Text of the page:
This is a public, political art that invites us to see the world differently, and even encourage the spirit of community.
The exhibition Barbara Hepworth: Art & Life is both an examination of some of the best of her artworks and a spasmodic account of her life.
An exhibition takes on the notorious Roman emperor, from gleaming marble to roaring flames.
There is so much information handed to us in the exhibition, Eileen Agar: Angel of Anarchy that we risk forgetting what we might think if we came fresh to a painting.
You could say that Nina Hamnett fell victim to her own reckless self-mythologizing.
How much of the effect is the object reflected, or the reflection of the object?
Whiteread has made two full-size structures over the course of the lockdown that suggest a candid act of emotional unburdening.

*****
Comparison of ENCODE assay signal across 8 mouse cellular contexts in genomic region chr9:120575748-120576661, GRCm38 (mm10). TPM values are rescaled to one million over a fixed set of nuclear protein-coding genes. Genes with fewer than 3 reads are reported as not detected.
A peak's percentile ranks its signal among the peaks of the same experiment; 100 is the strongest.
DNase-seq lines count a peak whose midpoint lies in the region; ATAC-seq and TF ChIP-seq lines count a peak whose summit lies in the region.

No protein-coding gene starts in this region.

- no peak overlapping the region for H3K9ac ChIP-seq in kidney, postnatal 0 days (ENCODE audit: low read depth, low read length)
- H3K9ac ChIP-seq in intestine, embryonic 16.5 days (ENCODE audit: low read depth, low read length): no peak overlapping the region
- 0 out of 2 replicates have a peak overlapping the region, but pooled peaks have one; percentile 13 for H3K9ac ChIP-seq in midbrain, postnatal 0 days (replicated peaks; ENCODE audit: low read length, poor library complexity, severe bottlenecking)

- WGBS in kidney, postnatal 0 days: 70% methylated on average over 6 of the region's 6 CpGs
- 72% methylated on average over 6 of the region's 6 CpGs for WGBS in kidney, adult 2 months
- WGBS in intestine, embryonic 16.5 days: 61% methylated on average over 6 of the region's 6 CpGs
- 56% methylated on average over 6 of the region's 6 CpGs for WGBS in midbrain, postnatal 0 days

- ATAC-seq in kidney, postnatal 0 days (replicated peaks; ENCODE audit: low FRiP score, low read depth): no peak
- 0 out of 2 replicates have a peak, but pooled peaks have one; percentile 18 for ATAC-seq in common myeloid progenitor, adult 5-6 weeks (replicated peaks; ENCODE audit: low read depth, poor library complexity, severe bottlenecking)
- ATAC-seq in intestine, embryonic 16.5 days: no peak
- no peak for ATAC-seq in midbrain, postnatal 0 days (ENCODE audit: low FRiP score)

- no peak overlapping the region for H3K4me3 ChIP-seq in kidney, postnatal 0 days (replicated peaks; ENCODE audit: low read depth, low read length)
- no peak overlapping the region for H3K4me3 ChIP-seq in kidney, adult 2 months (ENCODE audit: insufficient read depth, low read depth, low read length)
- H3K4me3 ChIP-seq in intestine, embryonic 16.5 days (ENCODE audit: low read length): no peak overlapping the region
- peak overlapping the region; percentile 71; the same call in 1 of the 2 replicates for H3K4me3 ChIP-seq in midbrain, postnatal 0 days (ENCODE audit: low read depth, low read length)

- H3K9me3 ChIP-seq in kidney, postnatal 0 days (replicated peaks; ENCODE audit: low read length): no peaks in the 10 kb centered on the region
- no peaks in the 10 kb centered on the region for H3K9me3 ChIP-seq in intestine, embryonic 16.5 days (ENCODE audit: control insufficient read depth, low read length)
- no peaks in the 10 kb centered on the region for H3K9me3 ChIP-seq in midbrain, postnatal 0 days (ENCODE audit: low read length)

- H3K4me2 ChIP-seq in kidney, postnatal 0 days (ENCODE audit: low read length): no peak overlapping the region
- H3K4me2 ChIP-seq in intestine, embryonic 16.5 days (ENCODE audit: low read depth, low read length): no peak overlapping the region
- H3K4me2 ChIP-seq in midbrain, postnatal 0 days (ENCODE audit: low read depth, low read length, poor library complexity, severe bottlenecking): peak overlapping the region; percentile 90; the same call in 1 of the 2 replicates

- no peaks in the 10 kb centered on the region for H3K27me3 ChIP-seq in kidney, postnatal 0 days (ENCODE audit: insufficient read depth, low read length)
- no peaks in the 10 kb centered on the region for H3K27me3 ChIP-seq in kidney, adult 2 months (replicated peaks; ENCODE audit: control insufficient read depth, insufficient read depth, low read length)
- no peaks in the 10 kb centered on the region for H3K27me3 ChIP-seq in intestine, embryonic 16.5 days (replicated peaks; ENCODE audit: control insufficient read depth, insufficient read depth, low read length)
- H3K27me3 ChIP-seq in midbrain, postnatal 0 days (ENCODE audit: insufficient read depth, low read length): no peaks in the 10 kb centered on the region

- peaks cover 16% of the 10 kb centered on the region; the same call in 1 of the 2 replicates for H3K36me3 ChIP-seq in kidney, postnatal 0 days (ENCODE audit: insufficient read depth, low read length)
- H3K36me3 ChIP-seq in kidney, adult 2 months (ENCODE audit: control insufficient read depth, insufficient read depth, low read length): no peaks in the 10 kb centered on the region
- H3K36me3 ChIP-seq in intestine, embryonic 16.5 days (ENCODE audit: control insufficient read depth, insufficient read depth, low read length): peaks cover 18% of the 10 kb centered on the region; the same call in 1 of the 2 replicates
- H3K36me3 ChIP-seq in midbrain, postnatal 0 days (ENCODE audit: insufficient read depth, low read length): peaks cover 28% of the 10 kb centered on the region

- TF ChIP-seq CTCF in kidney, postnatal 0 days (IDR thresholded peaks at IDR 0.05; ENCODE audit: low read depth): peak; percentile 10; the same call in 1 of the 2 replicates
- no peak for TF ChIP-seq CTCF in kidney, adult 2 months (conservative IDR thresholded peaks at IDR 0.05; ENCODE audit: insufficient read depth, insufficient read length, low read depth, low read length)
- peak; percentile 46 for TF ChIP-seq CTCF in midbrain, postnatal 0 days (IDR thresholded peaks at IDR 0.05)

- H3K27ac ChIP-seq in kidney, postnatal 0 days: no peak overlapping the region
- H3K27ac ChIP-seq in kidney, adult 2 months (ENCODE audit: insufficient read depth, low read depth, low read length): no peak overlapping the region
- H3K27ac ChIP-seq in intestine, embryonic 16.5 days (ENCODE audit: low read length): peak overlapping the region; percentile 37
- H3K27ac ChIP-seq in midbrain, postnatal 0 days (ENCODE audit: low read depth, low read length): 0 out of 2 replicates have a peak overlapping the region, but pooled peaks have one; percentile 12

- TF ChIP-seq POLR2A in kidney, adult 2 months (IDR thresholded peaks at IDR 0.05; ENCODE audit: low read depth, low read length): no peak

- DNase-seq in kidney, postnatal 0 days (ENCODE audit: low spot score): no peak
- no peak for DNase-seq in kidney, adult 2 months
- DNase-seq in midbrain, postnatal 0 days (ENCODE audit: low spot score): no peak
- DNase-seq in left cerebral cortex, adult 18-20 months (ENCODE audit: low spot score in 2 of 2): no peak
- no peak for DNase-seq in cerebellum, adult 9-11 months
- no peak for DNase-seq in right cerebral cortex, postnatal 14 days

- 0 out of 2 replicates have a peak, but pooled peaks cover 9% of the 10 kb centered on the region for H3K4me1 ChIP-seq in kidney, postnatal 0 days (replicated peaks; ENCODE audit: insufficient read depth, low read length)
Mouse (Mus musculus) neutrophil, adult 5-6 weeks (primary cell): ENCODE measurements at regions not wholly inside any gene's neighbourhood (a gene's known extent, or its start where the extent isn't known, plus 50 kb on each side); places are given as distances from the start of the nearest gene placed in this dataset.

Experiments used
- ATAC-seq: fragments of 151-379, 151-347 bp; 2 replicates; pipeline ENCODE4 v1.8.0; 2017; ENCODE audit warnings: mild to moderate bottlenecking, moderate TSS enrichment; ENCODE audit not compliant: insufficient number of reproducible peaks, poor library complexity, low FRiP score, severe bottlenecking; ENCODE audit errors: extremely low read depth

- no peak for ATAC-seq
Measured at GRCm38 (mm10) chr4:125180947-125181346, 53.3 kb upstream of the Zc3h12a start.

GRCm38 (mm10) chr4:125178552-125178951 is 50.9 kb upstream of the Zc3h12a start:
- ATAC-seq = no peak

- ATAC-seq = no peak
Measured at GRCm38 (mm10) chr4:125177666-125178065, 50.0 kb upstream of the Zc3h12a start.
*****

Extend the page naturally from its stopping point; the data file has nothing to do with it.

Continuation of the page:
Eight shows over the course of a year loosely explore the eight chapters of Arendt’s 1968 book, Between Past and Future.”
How should we take all this buffoonery? In part, it looks like satire. But what exactly are they poking fun at?
Margaret Gainsborough was a woman who knew her own worth.
Why is Dante the Florentine still present with us 700 years after his death?
What do Emin and Munch have in common other than a burning desire to embrace, and be defined by, the miseries of life?